In Israel, racism is standard procedure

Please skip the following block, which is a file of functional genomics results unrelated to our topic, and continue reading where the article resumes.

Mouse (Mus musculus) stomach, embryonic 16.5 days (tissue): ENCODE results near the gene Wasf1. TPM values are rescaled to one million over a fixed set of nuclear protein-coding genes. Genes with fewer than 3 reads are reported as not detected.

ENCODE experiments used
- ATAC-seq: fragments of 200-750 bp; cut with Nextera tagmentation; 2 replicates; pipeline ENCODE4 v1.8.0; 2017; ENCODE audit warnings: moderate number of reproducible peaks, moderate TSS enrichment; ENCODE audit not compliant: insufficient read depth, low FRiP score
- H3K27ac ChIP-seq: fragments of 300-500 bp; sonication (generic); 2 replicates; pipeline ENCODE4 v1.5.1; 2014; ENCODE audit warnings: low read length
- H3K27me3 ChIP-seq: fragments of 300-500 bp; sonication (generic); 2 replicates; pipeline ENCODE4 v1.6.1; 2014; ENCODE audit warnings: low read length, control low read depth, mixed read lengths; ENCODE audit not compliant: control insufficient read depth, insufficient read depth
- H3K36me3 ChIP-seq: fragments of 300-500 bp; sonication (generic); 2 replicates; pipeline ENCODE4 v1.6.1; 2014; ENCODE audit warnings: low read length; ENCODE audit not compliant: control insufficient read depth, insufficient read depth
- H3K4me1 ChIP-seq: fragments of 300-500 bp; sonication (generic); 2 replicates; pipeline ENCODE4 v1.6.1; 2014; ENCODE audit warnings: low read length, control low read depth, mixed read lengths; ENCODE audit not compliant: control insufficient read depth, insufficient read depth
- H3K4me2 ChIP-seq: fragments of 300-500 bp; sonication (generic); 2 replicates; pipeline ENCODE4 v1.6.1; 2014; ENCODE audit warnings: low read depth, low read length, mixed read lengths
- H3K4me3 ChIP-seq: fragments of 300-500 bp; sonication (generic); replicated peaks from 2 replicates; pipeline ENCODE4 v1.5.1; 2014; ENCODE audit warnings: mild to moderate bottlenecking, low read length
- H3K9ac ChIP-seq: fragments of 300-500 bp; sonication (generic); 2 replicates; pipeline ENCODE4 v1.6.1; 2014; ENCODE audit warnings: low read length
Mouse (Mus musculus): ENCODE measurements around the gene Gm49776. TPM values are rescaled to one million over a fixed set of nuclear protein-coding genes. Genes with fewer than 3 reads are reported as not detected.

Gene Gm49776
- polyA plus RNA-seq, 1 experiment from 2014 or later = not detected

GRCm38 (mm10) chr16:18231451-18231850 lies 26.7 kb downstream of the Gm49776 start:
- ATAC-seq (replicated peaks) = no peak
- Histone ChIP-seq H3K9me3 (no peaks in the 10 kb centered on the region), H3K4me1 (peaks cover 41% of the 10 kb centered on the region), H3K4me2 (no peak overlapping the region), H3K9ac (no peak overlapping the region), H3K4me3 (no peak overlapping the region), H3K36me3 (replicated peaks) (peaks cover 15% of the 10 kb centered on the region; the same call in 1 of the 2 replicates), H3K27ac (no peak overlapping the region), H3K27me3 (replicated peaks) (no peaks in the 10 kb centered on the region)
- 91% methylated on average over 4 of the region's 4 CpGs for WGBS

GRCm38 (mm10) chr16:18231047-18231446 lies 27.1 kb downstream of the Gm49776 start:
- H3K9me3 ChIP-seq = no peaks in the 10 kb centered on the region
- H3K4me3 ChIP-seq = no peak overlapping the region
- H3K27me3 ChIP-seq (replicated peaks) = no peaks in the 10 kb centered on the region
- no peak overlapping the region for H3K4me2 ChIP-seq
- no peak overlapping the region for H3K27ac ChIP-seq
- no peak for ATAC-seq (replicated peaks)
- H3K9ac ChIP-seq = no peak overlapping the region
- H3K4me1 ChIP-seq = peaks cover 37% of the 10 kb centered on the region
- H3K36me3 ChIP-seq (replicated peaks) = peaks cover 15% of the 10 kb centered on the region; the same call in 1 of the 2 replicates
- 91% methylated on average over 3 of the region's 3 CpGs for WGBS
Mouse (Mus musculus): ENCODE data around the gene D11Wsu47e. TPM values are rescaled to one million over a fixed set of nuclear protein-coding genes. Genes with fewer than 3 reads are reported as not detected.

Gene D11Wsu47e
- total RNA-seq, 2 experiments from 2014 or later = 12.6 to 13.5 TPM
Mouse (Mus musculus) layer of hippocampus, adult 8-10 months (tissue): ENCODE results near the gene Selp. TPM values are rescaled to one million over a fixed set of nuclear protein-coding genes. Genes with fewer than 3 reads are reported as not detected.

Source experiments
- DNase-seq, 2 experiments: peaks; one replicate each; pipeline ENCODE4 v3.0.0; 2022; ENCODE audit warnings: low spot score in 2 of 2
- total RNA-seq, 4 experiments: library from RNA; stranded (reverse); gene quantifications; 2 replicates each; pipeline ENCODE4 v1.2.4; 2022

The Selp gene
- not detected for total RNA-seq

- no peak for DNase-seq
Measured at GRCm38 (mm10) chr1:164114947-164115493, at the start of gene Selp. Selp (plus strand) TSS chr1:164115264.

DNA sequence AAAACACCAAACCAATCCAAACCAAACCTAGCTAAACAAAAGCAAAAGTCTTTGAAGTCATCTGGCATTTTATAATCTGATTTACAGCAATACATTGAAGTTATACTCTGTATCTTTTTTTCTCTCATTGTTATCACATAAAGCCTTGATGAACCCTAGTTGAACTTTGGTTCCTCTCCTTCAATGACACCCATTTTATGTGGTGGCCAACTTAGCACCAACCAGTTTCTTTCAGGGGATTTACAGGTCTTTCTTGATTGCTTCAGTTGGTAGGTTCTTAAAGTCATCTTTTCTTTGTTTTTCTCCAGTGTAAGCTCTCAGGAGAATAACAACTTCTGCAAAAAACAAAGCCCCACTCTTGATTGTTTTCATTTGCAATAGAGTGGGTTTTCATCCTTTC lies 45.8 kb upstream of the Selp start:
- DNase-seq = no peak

“Identification cards, please,” said the woman at the entrance. I had a sinking feeling in my stomach as soon as I heard the words. I passed the woman my card. She looked over it without a second thought and my female friend was given the same treatment. We were quickly waved through to enter the party. As soon as she saw our male friend’s ID, she clucked and shook her head slightly. I knew exactly what had happened; she saw his city of residence and his name, both of which are distinctly Arab. She raised her hand in a “Stop” gesture and the security guards made sure that the three Arab men in our group stayed on the other side of the barrier, as the harsh May sun beat down from above.